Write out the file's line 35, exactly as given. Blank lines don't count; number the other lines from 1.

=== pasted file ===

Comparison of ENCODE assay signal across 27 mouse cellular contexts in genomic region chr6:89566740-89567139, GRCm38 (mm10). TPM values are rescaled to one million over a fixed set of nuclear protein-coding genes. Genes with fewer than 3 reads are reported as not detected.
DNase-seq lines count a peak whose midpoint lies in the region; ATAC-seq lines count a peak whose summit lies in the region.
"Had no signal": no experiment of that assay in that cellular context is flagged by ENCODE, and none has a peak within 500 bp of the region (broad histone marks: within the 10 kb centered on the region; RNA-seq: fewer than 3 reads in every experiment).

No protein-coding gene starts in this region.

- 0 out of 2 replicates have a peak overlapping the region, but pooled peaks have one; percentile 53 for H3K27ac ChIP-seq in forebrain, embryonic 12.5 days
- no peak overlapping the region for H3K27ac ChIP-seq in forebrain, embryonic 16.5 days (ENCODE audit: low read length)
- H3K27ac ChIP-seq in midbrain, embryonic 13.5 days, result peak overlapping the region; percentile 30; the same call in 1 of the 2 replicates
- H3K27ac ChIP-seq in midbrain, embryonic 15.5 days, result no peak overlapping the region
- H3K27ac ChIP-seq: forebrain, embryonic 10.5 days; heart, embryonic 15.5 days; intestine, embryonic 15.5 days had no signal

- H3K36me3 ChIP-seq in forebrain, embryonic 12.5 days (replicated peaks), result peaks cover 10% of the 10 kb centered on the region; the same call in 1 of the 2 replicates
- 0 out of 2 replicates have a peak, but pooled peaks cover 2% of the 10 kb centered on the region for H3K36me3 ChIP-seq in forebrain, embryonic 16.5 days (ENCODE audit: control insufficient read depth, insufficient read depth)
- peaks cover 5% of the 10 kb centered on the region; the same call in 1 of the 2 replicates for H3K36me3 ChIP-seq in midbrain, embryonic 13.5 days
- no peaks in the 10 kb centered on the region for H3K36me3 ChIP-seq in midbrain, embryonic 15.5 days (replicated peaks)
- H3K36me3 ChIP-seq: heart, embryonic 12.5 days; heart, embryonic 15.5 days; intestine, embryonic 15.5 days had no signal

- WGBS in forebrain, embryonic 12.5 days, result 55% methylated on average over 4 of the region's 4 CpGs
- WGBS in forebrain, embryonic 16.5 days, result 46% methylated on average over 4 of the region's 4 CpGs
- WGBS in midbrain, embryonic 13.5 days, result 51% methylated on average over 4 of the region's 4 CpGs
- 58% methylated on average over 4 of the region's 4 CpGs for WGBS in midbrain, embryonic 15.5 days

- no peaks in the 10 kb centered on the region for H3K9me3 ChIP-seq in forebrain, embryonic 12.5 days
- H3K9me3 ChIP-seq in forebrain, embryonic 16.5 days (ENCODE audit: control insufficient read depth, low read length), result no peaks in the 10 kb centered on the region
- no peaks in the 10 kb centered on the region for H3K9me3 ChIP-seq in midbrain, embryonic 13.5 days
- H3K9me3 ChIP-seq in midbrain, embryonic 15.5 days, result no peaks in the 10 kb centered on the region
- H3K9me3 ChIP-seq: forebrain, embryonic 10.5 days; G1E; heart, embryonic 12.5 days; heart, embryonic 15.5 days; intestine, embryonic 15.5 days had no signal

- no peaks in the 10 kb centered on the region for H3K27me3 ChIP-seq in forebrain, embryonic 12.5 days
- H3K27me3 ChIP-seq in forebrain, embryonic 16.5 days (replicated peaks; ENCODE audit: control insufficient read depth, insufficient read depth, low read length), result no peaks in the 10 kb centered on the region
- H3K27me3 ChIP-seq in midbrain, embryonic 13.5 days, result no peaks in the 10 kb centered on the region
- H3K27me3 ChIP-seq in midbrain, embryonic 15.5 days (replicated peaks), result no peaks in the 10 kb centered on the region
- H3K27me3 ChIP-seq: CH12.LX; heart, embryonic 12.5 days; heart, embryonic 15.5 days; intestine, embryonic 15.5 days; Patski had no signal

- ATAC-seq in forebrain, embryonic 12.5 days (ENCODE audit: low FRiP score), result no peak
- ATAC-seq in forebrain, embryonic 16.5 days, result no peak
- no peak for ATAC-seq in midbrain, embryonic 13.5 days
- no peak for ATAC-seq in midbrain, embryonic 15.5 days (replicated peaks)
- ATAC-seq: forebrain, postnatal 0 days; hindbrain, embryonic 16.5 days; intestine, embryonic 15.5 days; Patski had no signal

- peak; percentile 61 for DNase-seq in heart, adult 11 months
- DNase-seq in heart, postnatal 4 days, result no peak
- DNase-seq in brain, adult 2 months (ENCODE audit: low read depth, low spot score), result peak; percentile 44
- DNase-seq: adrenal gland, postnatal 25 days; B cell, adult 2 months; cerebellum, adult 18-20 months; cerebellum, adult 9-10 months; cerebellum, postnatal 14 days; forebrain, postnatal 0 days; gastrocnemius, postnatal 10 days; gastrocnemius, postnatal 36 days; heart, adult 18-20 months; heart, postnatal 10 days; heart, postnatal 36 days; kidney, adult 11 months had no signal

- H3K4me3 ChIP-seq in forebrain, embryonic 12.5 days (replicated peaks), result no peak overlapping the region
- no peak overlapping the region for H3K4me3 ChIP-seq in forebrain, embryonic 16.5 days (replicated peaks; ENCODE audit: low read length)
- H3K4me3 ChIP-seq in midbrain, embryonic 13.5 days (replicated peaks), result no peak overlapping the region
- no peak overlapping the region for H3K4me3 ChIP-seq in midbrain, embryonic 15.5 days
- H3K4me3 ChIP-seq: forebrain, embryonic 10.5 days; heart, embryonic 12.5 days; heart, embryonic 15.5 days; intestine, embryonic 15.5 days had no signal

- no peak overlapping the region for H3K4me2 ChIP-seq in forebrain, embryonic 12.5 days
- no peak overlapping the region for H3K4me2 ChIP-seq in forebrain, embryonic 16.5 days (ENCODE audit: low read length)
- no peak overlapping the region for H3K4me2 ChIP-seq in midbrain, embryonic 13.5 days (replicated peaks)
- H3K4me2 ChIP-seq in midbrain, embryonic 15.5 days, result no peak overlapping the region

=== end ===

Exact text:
- DNase-seq in heart, postnatal 4 days, result no peak